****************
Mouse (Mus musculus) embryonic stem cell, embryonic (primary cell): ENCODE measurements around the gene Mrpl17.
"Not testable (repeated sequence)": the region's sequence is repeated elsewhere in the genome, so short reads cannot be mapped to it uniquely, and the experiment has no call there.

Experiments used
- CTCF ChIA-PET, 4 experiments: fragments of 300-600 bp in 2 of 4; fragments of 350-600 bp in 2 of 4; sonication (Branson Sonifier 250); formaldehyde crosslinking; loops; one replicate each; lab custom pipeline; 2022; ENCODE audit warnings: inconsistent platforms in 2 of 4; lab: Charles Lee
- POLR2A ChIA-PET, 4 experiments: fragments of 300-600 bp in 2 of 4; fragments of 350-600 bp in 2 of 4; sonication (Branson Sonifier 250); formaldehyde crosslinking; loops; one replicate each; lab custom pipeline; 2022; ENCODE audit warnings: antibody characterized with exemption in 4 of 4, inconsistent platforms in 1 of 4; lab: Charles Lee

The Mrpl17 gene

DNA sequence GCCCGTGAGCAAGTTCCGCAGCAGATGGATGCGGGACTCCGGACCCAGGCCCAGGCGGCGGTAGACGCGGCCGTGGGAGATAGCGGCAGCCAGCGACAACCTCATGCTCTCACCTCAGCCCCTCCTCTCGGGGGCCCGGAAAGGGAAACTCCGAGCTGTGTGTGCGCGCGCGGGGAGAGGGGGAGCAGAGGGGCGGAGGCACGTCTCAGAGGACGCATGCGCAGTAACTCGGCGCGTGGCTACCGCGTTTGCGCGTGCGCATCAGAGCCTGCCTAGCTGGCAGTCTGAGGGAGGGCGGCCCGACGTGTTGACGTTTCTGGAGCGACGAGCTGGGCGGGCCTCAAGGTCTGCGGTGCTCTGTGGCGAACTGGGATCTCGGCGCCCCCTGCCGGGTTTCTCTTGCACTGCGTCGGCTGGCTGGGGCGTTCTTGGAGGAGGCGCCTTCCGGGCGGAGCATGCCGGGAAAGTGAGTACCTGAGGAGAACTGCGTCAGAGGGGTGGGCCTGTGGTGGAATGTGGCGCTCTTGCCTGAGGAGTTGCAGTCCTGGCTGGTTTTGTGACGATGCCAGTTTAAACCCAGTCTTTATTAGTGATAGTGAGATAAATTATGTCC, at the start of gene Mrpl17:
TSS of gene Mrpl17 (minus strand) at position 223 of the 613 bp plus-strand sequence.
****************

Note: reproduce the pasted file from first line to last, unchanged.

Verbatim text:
Mouse (Mus musculus) embryonic stem cell, embryonic (primary cell): ENCODE measurements around the gene Mrpl17.
"Not testable (repeated sequence)": the region's sequence is repeated elsewhere in the genome, so short reads cannot be mapped to it uniquely, and the experiment has no call there.

Experiments used
- CTCF ChIA-PET, 4 experiments: fragments of 300-600 bp in 2 of 4; fragments of 350-600 bp in 2 of 4; sonication (Branson Sonifier 250); formaldehyde crosslinking; loops; one replicate each; lab custom pipeline; 2022; ENCODE audit warnings: inconsistent platforms in 2 of 4; lab: Charles Lee
- POLR2A ChIA-PET, 4 experiments: fragments of 300-600 bp in 2 of 4; fragments of 350-600 bp in 2 of 4; sonication (Branson Sonifier 250); formaldehyde crosslinking; loops; one replicate each; lab custom pipeline; 2022; ENCODE audit warnings: antibody characterized with exemption in 4 of 4, inconsistent platforms in 1 of 4; lab: Charles Lee

The Mrpl17 gene

DNA sequence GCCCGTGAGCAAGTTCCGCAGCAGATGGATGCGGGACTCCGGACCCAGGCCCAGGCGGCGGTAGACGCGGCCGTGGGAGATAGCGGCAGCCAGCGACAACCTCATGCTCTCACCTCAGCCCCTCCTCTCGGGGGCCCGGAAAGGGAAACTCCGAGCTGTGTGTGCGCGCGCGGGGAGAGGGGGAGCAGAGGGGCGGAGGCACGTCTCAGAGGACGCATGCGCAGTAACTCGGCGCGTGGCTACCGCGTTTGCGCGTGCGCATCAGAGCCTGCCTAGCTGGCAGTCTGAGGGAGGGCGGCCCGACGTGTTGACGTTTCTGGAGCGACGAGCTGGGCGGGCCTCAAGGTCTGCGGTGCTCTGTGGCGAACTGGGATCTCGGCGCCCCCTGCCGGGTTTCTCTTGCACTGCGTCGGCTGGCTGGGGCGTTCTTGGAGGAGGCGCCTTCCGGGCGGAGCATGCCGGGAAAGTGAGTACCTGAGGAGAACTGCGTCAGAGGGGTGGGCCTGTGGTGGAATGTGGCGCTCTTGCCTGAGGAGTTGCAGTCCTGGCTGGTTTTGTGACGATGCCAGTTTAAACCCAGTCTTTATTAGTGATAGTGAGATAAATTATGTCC, at the start of gene Mrpl17:
TSS of gene Mrpl17 (minus strand) at position 223 of the 613 bp plus-strand sequence.